Bi Syndrome of the Knee Treated with Acupuncture with Patellofemoral Pain Syndrome As A Case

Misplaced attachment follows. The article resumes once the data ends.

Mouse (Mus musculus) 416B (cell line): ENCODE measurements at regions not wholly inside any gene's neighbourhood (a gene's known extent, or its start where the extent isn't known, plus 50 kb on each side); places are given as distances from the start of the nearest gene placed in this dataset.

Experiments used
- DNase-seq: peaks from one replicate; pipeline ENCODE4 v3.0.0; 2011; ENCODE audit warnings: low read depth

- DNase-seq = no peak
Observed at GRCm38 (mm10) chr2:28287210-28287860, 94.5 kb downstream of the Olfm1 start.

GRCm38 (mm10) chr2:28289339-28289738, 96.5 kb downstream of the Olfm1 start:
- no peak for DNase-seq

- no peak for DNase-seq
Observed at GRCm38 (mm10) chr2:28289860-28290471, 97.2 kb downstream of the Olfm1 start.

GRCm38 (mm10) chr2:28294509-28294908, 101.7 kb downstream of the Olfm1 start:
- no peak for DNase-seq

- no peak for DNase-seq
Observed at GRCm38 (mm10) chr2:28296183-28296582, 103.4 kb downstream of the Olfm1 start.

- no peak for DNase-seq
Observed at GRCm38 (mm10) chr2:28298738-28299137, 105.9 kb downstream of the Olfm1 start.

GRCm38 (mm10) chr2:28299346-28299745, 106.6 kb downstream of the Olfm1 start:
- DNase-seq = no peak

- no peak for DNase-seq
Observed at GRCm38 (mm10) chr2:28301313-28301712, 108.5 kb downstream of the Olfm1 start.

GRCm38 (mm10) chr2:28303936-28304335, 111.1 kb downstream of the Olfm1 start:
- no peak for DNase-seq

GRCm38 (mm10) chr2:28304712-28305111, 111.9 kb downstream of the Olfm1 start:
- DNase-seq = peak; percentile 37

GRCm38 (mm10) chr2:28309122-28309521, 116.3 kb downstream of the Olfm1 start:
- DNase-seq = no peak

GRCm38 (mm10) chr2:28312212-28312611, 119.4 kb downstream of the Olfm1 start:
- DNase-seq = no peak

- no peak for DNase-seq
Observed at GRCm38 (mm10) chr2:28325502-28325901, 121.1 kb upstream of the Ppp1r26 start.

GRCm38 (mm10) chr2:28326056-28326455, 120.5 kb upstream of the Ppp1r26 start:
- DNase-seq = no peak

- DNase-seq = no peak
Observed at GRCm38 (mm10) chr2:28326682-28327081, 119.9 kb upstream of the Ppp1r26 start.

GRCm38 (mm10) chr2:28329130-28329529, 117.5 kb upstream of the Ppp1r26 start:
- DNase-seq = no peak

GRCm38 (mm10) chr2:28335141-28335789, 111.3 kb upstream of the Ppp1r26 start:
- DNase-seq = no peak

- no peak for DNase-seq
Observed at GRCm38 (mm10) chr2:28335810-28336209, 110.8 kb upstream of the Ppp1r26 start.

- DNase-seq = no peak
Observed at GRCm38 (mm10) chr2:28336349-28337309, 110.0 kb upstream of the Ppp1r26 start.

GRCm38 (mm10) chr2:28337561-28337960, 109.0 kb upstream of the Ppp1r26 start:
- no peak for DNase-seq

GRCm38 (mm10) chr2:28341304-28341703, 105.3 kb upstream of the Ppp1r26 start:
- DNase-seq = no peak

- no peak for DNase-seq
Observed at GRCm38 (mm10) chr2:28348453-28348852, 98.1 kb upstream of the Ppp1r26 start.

by Roar Jensen & Anders Baerheim